Date of Award
Master of Public Health (MPH)
Richard Rothenberg, MD, MPH, FACP
Sharon Roy, MD, MPH
Free-living amebae are ubiquitous in the environment and occasionally invade and parasitize host tissues causing illness in humans. Despite possibly frequent exposure to these organisms, infection is rare and why some people, healthy or not, end up with illness and others do not is still unclear. Human infections are rare; when illness does occur, it is often fatal. Only two papers have examined data from the literature and cases reported to the Centers for Disease Control and Prevention, and both were published over twenty years ago. The purpose of this study is to better document the epidemiology of Balamuthia and non-keratitis Acanthamoeba, give insight into trends of these infections over time, and contribute to the scientific and medical community by producing the only comprehensive review of all Balamuthia and non-keratitis Acanthamoeba cases in the United States from 1955 through 2009. This study also examines cases that have survived in an attempt to determine if there is evidence for the effectiveness of a particular treatment regimen. Only a small number of patients have survived these infections, so any evidence for a successful course of treatment could be crucial for future cases.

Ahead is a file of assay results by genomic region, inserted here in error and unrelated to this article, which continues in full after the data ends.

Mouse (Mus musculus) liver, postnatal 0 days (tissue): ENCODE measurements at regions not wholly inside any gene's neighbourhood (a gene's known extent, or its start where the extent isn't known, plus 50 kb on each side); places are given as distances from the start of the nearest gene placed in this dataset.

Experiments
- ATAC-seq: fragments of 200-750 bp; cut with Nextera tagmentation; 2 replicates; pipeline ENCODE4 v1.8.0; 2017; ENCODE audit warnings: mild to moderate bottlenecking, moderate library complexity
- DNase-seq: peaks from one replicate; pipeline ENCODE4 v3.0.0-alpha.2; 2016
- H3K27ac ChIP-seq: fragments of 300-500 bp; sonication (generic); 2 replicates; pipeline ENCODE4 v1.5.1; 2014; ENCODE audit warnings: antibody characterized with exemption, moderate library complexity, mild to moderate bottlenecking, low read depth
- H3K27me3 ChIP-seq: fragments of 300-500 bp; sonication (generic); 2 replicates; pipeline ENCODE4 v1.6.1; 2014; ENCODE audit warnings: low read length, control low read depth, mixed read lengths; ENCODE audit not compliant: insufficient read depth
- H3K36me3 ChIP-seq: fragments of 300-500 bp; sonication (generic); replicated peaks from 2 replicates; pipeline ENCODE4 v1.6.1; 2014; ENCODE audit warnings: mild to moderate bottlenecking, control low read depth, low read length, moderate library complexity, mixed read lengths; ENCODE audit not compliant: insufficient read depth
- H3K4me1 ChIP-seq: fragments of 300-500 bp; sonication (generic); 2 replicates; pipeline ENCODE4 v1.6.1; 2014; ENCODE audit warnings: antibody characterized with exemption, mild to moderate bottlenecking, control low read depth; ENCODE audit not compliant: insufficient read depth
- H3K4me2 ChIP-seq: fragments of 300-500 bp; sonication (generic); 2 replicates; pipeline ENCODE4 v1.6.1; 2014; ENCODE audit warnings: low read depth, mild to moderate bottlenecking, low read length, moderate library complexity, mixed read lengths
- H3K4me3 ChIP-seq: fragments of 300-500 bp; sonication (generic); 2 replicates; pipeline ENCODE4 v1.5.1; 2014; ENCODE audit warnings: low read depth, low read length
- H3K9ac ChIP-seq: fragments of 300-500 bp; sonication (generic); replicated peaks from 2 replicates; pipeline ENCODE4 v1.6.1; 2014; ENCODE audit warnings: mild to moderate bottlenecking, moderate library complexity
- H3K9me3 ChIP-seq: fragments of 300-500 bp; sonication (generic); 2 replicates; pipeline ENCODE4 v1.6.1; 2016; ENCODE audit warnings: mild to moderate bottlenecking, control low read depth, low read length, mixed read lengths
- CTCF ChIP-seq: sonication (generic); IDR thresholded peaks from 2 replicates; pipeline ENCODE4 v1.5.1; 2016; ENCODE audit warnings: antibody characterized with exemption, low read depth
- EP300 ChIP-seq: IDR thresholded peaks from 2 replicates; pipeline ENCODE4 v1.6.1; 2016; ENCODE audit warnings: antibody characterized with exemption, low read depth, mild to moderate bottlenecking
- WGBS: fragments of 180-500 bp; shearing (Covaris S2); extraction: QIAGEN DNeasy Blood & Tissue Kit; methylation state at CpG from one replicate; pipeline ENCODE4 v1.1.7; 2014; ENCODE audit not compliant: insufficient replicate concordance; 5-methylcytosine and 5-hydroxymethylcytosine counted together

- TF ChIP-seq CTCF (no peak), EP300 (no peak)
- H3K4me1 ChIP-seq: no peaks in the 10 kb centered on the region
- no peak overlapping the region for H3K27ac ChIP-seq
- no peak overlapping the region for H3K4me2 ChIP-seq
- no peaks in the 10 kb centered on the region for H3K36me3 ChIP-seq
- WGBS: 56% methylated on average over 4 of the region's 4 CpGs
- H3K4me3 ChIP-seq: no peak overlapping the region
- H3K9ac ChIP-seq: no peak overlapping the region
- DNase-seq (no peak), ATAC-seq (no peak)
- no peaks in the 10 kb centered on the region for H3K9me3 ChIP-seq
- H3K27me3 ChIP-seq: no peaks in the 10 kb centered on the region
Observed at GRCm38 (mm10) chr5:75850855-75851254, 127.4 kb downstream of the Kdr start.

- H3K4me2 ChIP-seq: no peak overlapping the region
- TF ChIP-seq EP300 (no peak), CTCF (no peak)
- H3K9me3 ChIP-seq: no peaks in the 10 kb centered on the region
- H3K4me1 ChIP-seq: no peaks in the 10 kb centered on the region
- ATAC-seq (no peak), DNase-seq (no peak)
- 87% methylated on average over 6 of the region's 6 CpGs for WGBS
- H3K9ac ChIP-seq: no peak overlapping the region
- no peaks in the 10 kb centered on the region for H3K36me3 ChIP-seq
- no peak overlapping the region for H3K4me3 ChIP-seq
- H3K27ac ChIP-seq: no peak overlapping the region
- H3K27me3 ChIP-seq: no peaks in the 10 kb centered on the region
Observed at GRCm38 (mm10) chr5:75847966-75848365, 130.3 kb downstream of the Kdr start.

Moser, Melanie A., "A Descriptive Review of Balamuthia and Non-Keratitis Acanthamoeba Cases in the United States, 1955-2009." Thesis, Georgia State University, 2011.